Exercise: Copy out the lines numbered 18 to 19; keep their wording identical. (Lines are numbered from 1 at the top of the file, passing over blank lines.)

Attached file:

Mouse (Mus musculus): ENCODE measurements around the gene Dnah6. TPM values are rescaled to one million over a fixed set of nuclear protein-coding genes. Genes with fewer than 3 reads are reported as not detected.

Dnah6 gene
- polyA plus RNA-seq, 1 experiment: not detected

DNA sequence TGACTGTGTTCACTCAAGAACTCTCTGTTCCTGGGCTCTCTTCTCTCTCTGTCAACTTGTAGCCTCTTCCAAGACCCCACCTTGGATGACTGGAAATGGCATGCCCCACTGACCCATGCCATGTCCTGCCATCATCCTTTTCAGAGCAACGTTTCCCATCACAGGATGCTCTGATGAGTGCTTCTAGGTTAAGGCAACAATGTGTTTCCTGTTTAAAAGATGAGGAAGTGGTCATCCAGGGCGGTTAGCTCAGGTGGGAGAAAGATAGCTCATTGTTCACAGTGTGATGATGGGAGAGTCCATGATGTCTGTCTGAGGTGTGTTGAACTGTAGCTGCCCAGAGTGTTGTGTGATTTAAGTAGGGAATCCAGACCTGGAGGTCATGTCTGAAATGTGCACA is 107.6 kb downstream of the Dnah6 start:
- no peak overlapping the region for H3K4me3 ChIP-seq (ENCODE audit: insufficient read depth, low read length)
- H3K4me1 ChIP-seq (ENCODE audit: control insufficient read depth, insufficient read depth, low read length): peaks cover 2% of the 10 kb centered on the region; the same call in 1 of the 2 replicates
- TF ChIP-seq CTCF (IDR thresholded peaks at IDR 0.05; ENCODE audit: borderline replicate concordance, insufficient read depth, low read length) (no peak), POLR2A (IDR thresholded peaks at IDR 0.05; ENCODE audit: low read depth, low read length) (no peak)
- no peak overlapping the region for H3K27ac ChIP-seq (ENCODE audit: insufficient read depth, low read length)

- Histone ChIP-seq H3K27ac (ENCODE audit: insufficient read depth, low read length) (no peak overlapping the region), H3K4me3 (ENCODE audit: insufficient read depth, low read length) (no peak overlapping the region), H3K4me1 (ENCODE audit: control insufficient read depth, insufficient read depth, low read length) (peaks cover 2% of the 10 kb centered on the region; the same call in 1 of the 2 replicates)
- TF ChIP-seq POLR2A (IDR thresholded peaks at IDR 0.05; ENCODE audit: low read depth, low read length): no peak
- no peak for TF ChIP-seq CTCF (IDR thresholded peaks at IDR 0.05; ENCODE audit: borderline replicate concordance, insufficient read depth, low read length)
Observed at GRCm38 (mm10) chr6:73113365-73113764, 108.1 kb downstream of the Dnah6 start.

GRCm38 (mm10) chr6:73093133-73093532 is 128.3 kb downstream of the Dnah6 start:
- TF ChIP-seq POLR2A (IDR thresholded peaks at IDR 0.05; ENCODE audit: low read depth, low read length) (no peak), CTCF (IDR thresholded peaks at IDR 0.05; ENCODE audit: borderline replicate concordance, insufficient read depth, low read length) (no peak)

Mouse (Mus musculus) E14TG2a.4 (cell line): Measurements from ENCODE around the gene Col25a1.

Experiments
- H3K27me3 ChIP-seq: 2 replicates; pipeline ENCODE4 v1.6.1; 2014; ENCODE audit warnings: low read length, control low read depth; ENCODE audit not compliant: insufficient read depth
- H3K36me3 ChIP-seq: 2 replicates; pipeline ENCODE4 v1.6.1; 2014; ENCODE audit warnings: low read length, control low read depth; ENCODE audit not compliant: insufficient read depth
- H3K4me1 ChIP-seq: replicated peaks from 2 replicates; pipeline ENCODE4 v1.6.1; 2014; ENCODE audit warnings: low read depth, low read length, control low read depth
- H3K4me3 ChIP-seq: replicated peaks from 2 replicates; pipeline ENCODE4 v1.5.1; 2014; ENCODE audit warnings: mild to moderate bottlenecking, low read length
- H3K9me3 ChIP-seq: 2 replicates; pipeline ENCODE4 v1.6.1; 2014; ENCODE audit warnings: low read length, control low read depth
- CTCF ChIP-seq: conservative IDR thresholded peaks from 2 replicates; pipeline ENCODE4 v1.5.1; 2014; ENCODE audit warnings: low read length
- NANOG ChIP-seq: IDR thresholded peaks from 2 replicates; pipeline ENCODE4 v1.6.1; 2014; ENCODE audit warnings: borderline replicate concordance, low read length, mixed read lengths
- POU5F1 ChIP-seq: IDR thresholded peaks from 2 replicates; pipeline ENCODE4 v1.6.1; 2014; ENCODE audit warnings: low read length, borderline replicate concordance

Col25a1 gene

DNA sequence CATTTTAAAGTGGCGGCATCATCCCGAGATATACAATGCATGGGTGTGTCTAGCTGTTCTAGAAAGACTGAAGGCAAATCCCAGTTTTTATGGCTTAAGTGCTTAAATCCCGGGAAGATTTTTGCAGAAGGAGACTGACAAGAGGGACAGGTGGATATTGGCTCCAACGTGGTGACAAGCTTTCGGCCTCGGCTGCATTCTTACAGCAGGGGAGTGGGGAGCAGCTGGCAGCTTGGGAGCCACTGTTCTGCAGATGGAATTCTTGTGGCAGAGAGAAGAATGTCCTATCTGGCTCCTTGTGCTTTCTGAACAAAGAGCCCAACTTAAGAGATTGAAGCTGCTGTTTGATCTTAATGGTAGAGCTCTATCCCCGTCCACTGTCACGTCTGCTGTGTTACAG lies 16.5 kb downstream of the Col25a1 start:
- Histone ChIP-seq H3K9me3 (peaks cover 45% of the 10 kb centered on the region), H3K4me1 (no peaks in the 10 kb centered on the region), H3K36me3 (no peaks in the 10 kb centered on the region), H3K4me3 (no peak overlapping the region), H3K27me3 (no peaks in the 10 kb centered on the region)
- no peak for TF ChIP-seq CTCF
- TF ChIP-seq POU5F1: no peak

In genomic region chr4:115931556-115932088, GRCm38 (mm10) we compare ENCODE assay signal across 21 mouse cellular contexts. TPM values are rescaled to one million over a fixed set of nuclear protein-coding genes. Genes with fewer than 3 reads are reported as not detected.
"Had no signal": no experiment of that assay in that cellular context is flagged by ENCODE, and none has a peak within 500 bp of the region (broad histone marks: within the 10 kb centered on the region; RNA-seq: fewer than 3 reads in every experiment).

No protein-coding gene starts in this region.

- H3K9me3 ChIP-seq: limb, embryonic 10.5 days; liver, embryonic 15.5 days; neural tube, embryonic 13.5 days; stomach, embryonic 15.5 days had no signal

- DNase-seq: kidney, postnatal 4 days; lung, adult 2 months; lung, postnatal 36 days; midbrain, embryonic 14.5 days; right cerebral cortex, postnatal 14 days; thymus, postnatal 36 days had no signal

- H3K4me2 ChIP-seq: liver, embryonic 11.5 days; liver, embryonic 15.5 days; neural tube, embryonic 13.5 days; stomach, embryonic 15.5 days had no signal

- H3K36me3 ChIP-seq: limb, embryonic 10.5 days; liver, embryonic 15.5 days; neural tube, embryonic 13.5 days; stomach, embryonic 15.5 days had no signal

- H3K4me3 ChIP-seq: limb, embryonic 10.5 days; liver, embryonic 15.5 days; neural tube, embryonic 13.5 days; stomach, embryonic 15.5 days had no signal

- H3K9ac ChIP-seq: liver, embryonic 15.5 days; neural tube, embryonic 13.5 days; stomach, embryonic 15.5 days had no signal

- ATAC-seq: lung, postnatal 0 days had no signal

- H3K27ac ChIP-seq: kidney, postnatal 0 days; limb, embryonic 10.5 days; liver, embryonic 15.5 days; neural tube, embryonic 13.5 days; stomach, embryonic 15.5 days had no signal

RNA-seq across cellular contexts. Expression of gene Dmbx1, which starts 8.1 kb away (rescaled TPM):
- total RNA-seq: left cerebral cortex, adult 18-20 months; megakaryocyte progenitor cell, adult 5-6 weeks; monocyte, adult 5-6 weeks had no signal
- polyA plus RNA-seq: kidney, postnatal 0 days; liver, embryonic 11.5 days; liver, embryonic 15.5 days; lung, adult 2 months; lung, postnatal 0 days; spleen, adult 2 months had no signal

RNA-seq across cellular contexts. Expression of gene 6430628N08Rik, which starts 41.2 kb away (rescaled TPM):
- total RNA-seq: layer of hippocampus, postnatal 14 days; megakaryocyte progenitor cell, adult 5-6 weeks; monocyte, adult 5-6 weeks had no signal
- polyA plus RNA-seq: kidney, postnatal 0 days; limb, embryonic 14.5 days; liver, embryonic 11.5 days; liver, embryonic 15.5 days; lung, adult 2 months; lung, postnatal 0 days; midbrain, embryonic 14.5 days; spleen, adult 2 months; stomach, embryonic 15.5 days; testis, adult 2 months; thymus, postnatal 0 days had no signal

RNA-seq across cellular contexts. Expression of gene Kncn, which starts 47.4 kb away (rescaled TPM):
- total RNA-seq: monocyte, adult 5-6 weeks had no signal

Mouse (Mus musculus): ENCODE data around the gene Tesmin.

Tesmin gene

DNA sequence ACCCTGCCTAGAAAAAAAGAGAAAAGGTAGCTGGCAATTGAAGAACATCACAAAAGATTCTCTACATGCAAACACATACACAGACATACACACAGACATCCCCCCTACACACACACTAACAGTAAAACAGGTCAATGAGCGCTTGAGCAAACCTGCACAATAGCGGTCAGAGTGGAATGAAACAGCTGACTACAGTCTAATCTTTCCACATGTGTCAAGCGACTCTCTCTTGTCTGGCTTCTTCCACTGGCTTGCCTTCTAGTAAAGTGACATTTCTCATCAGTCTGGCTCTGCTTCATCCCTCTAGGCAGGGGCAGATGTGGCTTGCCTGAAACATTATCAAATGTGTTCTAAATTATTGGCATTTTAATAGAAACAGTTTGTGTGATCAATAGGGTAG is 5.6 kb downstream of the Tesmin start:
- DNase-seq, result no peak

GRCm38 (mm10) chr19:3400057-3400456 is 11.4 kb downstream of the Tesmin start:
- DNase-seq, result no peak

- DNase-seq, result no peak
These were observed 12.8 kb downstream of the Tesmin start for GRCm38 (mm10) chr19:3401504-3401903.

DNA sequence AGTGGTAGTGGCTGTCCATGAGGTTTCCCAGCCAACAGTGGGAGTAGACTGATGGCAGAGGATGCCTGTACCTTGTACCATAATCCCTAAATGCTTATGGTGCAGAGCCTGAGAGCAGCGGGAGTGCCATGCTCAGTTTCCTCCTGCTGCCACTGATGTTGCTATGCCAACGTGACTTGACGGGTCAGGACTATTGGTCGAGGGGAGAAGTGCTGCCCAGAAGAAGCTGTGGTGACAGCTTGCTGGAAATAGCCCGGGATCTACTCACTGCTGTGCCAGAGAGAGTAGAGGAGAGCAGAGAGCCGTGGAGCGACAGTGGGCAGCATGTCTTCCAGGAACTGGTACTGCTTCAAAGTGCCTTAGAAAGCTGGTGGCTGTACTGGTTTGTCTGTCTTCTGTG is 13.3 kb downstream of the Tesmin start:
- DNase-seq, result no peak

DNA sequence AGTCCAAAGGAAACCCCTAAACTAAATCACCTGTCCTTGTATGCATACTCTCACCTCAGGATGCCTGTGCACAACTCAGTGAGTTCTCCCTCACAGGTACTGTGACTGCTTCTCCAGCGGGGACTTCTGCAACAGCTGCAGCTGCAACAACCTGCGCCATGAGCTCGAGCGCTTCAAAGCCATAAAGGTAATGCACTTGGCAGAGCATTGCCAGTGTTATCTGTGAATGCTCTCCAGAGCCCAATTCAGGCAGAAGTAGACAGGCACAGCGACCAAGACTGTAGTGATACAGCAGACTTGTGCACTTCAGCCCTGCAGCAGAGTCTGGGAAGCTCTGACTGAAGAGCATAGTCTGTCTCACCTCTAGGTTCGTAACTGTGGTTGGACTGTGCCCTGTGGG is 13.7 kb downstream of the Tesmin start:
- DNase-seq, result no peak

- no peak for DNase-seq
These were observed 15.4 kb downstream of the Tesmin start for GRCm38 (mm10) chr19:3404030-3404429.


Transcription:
- H3K36me3 ChIP-seq: 2 replicates; pipeline ENCODE4 v1.6.1; 2014; ENCODE audit warnings: low read length, control low read depth; ENCODE audit not compliant: insufficient read depth
- H3K4me1 ChIP-seq: replicated peaks from 2 replicates; pipeline ENCODE4 v1.6.1; 2014; ENCODE audit warnings: low read depth, low read length, control low read depth